One has to marvel at Wang's exemplary technique, especially in the concerto's bravura sections; however, she's at her thoughtful, eloquent best in the quieter, more lyrical ones. The lovely, clear piano sound is an added attraction. Some listeners will prefer Barshai and Donohoe in this opener, not least because their precipitous playing generates so much raw excitement. The downside - if there is one - is that the rather bright EMI-Warner sound feels a tad relentless after a while. And although the warmer, more refined Vänskä and Oundjian performances aren't nearly so visceral they do at least winkle out the detail, colour and nuance that’s missing from the older recording.

Maya Iwabuchi on violin and Aleksei Kiseliov on cello don't eclipse Barshai's illustrious pair; that said, they’re still pure of line and ravishing of tone. Indeed, this RSNO performance has an inner glow that’s most beguiling. Any caveats? Well, the narrative thread is a little hard to discern at times. Then again, it almost snaps in Barshai and Donohoe's wild, coruscating finale. The RSNO aren’t pushed quite so much, and that makes for an orderly yet satisfyingly propulsive sign-off. Both Donohoe and Hough are wonderfully compelling musicians, and their accounts of Tchaikovsky's Op. 44 are indispensable. I'd say Wang's performance is just as desirable; indeed, it’s sure to win her a raft of new admirers.

How does she fare in the Khachaturian, written for and premiered by the great Russian virtuoso Lev Oborin? Well, the start of the Allegro has plenty of brio and bite, but as before this pianist is at her most pliant and persuasive in the concerto's quieter passages. Don't be fooled though, for there's a surprising edge – an unrepentant glitter – to her playing in the extrovert ones that’s just riveting. Her articulation is remarkable and those glorious runs are simply breathtaking. The central movement – what dark, moody woodwinds at the outset – is perfectly poised, shape and momentum assured.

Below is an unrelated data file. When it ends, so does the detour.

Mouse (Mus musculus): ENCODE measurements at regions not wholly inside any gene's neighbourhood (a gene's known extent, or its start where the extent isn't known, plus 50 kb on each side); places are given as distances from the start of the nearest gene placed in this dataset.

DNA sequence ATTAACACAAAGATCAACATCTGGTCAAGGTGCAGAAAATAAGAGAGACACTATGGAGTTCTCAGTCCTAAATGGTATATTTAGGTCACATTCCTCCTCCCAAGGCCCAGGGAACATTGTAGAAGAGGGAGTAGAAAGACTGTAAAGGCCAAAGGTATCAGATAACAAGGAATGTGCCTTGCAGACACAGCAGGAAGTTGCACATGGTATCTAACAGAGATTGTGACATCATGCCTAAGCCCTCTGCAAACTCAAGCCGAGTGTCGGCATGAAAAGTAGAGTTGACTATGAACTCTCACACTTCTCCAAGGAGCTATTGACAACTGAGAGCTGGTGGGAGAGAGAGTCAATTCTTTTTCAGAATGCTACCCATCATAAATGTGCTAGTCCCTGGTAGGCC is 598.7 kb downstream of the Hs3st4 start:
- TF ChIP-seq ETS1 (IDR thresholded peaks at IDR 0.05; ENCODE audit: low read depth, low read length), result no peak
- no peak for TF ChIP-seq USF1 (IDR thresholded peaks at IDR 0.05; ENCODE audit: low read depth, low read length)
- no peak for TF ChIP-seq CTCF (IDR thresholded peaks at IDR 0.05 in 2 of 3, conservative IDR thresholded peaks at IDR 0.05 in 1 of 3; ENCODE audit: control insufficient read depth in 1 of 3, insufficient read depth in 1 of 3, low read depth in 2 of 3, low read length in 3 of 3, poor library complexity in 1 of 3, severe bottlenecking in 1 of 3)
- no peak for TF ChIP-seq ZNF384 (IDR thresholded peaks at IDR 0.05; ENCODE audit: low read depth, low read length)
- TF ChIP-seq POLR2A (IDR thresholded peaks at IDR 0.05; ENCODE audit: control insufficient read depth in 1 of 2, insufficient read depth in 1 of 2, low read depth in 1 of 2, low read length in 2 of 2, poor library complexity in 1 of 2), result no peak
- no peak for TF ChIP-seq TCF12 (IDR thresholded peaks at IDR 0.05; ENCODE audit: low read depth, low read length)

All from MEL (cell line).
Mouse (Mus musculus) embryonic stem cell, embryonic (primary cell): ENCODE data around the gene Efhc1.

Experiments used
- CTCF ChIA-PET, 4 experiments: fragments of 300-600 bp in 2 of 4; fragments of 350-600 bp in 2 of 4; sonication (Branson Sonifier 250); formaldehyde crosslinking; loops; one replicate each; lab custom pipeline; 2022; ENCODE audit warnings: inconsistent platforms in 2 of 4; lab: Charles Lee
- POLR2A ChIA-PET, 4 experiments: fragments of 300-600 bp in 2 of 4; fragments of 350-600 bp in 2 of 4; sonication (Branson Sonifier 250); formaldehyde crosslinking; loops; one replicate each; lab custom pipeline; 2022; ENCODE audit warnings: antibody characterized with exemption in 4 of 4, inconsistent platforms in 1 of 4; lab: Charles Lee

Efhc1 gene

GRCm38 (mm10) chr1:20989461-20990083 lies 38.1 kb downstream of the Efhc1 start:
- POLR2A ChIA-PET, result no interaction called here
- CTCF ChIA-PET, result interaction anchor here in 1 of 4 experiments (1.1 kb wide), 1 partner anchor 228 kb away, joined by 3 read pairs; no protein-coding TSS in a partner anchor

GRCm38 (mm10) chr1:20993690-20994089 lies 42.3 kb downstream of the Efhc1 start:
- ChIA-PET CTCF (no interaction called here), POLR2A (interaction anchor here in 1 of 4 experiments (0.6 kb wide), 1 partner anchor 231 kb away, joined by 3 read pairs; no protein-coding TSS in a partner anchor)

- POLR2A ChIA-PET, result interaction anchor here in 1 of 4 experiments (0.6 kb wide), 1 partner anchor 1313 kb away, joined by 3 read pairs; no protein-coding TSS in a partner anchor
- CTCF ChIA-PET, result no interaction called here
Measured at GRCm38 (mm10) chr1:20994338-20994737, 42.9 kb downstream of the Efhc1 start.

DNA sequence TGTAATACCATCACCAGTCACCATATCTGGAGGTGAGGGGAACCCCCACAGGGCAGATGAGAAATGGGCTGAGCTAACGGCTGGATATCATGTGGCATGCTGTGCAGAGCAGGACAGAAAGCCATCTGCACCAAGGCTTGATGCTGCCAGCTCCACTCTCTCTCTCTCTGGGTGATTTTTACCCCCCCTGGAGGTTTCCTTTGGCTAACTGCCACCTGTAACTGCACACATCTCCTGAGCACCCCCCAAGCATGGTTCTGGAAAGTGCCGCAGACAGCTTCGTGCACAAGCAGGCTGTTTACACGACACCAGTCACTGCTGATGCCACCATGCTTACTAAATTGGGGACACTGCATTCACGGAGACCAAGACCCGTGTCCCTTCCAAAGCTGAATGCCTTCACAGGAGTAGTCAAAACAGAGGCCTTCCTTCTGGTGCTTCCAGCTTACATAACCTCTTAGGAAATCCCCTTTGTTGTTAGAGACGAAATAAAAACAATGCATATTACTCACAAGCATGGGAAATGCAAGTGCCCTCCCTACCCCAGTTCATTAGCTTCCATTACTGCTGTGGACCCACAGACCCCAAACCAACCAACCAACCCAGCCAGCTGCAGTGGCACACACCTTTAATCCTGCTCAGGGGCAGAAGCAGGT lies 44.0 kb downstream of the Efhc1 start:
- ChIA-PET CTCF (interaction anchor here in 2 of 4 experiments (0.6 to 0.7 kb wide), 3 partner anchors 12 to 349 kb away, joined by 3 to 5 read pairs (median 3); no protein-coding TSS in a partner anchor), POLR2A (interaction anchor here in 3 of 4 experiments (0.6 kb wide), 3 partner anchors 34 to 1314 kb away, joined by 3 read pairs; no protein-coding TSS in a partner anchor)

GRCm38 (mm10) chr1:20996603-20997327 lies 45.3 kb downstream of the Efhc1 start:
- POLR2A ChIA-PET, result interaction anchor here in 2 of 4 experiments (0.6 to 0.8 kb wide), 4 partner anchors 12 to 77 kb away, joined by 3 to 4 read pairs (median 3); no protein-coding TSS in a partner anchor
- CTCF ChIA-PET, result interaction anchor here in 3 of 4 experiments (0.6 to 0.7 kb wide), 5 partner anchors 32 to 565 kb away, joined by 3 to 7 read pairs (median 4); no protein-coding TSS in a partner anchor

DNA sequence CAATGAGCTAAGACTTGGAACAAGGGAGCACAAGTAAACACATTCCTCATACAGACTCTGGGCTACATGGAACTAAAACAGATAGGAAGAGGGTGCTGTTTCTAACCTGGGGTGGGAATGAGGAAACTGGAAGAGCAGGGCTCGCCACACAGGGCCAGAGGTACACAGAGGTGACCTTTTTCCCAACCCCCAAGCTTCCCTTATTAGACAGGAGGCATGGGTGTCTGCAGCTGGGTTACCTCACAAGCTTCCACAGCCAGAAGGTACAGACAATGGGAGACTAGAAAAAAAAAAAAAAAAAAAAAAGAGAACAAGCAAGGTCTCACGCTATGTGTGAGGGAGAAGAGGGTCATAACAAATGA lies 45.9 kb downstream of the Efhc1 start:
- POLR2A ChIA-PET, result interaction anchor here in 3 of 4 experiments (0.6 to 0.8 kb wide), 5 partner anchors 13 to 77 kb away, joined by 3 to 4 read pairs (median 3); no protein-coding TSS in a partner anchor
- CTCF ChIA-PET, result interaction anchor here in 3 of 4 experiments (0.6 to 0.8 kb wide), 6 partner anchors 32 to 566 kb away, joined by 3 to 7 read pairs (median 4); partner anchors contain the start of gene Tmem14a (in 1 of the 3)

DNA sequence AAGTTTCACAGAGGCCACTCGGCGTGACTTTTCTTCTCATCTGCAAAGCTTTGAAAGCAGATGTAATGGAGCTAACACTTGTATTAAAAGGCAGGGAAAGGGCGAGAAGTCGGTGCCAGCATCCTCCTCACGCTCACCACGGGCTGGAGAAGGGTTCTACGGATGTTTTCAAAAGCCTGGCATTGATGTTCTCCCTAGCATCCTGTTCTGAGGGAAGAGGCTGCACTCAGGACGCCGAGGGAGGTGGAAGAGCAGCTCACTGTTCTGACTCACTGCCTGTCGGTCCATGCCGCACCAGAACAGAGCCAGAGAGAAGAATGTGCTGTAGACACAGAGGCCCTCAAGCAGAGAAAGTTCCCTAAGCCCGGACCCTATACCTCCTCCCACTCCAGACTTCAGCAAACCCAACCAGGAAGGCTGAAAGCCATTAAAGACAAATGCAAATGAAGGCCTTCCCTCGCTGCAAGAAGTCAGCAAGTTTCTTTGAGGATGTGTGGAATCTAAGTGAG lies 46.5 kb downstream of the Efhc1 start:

I'm really very taken with Chandos’s excellent recording; now if only they could achieve the same results at MediaCity, the default venue for their sessions with the BBC Philharmonic. Still, it’s a measure of just how good those Everest engineers were that Katin’s khachaturian - recorded in 1959 - sounds as good as it does. Oundjian and the RSNO deliver a big-boned finale, to which the soloist responds with playing of equal force and weight. That she does so without hiatus or hyperbole is proof of her sound technique and good judgment. Katin is not usurped, but this young pretender almost topples him from his throne. Incidentally, Xiayin Wang's account of this concerto comfortably outclasses that of Constantine Orbelian and Neeme Järvi, also on Chandos.

Xiayin Wang astounds at every turn, as does the recording; a terrific coupling, too.

Dan Morgan